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Let $R$ be a ring and for $x,y\!\in\!R$, define the commutator as $[x,y]:=xy-yx$. An $r\!\in\!R$ is idempotent iff $r^2=r$.

How can one prove, that if every commutator is idempotent, then the whole ring is commutative, i.e. all commutators are zero?

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You can find a proof of this in "Two elementary generalisations of boolean rings" AMM Feb.1986 –  Theta33 Mar 7 '11 at 8:19
    
Yesss, thank you, that's what I needed, great reference. –  Leon Mar 7 '11 at 15:53

2 Answers 2

This does not answer the general question, but a simple special case, which I find cute:

Suppose $R$ is a finite dimensional algebra over a field of characteristic zero. Pick $x$, $y\in R$. Since $[x,y]$ is a commutator, its action on every finite dimensional $R$-module is of trace zero; on the other hand, since $[x,y]$ is by hypothesis idempotent, its trace on a module is the dimension of its image. It follows that $[x,y]$ acts by zero on every module so, because faithful modules do exist, it must be zero.

Later. Consider the non-commutative polynomial $f(x,y)=[x,y]^2-[x,y]$, and define new polynomial $h$ by $$h(x,y)=f(x,y)-f(y,x)$$ A simple computation shows that $h(x,y)=2[x,y]$.

If we plug elements of $R$ into $f$ we get zero, so the same is true of $h$. The above observation means then that $2[x,y]=0$ for all $x$, $y\in R$. If now $2$ is invertible in $R$, or at least not a divisor of zero, then we see that $R$ is commutative.

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Dear Mariano, This is very nice! Best wishes, –  Matt E Mar 7 '11 at 6:23
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This is a nice answer. But boring computation? $[x,y] = -[y,x]$ hence $[x,y]^2 + [y,x]^2 = 2[x,y]^2$ and $[x,y]+[y,x] = 0$, right? –  Myself Mar 7 '11 at 7:56
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Lovely edit :-) Actually the review-history is as interesting as your answer, it's interesting to see how you arrived at this. –  Myself Mar 7 '11 at 10:40
    
I think you have lost your sign: $h(x,y)=-2[x,y]$, which matters not, though. –  awllower Jul 3 '13 at 9:27
up vote 10 down vote accepted

Proof from "Two elementary generalisations of boolean rings" AMM Feb.1986: Let $Z(R):=\{x\!\in\!R;\: \forall y\!\in\!R\!: xy=yx\}$ denote the center of the ring. We notice that \begin{equation*} \label{eq:7.1} xy-yx=(xy-yx)^2=(yx-xy)^2=yx-xy. \tag*{(1)} \end{equation*} First we show a general lemma, that if $xy\!=\!0$ implies $yx\!=\!0$ $(\ast)$, then every idempotent $e$ is central. For arbitrary $r\!\in\!R$ we have $(e^2\!-\!e)r=0=e(er\!-\!r)$ and by $(\ast)$ we have $0=(er\!-\!r)e=ere\!-\!re$. Similarly, from $r(e^2\!-\!e)=0=(re\!-\!r)e$ by $(\ast)$ we get $0=e(re\!-\!r)=ere\!-\!er$. Therefore $re=ere=er$ which proves $e\!\in\!Z(R)$.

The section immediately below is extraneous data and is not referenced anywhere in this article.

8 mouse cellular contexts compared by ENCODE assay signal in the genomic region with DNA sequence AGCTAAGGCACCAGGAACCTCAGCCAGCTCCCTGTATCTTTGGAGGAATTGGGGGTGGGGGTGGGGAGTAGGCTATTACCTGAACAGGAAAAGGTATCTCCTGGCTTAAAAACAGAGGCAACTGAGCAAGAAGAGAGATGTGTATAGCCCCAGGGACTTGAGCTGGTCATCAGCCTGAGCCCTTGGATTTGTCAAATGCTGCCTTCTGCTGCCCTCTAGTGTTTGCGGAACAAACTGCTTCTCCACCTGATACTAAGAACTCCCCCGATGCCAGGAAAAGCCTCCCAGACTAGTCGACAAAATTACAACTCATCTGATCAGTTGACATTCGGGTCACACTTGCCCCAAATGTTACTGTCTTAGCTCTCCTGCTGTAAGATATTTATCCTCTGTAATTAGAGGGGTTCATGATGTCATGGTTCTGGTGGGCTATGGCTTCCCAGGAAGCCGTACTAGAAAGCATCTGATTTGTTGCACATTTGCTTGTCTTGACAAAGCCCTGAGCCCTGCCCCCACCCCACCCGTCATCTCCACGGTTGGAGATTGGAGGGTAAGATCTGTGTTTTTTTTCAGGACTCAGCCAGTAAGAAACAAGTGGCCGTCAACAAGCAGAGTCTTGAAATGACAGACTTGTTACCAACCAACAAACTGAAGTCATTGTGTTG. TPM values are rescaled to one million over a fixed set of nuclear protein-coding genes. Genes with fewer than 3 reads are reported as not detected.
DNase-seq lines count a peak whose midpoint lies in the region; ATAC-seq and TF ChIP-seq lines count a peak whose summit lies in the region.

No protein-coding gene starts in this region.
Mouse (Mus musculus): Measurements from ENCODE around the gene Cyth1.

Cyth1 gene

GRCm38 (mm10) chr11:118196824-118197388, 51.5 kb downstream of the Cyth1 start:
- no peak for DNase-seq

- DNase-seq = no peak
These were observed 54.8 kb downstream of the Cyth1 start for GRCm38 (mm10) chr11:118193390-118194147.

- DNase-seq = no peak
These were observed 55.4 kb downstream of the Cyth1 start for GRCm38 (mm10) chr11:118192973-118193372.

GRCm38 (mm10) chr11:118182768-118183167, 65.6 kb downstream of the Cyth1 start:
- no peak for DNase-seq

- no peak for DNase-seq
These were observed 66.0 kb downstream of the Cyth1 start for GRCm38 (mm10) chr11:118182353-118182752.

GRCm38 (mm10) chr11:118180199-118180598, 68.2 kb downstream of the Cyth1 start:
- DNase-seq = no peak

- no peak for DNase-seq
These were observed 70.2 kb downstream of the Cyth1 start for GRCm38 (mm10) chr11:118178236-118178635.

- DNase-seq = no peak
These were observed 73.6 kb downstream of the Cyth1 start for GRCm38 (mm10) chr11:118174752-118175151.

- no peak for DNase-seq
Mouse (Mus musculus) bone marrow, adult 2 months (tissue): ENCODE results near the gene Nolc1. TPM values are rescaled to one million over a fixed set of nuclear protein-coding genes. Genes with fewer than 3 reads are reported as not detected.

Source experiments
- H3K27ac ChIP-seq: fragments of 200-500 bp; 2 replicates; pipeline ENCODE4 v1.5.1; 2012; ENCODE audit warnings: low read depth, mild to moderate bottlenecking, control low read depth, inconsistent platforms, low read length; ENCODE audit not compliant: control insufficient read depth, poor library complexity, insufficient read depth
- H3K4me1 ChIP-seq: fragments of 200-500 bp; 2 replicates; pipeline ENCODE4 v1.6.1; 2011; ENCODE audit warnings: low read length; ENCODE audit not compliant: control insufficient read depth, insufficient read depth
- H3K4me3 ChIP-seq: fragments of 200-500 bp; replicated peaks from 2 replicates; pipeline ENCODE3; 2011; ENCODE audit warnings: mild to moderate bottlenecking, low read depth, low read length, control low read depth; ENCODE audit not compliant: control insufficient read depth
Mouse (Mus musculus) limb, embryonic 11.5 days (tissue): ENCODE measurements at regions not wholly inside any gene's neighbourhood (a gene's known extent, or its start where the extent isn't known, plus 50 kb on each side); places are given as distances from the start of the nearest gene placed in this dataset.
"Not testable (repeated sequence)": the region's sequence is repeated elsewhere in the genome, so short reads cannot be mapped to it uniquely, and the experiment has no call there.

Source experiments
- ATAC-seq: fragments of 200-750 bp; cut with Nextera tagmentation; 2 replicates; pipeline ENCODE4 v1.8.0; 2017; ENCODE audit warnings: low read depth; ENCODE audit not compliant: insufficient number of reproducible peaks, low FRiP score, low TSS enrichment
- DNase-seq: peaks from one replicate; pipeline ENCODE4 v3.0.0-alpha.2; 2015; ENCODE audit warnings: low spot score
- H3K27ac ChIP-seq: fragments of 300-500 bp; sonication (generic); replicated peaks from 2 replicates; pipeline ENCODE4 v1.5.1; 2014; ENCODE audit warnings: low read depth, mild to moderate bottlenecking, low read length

Next we prove, that all commutators are central. This follows from the previous paragraph, because the condition $(\ast)$ holds: if $xy=0$, then $yx$ $=yx-xy$ $=(yx\!-\!xy)^2$ $=(yx)^2$ $=y(xy)x$ $=0$. We have proved, that \begin{equation*} \label{eq:7.2} \forall x,y\in R:\; xy-yx\in Z(R). \tag*{(2)} \end{equation*}

Next we prove that all squares are central. This we get from the equality $x(xy-yx)$ $\overset{(1)}{=}x(yx-xy)$ $\overset{(2)}{=}(yx-xy)x$, which tells us that $x^2y=yx^2$ , i.e. \begin{equation*} \label{eq:7.3} \forall x\in R:\; x^2\in Z(R). \tag*{(3)} \end{equation*}

Next we prove, that $(xy)^2=(yx)^2$. This we achieve via $(3)$ by writing $yxy$ as a sum of squares: $$(xy)^2 =x(yxy)=x\big((yx)^2+y^2-(yx\!-\!y)^2-y^2x\big)$$ \begin{equation*} \label{eq:7.4} \overset{(3)} {=}\big((yx)^2+y^2-(yx-y)^2-y^2x\big)x=(yxy)x=(yx)^2 \tag*{(4)} \end{equation*}

Finally, we show that all elements are central:

$$xy\!-\!yx=(xy\!-\!yx)^2=xy(xy\!-\!yx)\!-\!yx(xy\!-\!yx) \overset{(1)}{=} xy(xy\!-\!yx)\!-\!yx(yx\!-\!xy)$$ $$= (xy)^2\!-\!xy^2x\!-\!(yx)^2\!+\!yx^2y\overset{(4)}{=}-\!xy^2x\!+\!yx^2y \overset{(3)}{=} -\!x^2y^2\!+\!x^2y^2=0$$ This completes the proof.

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Nice, thanks for posting this! –  Myself Mar 7 '11 at 22:04

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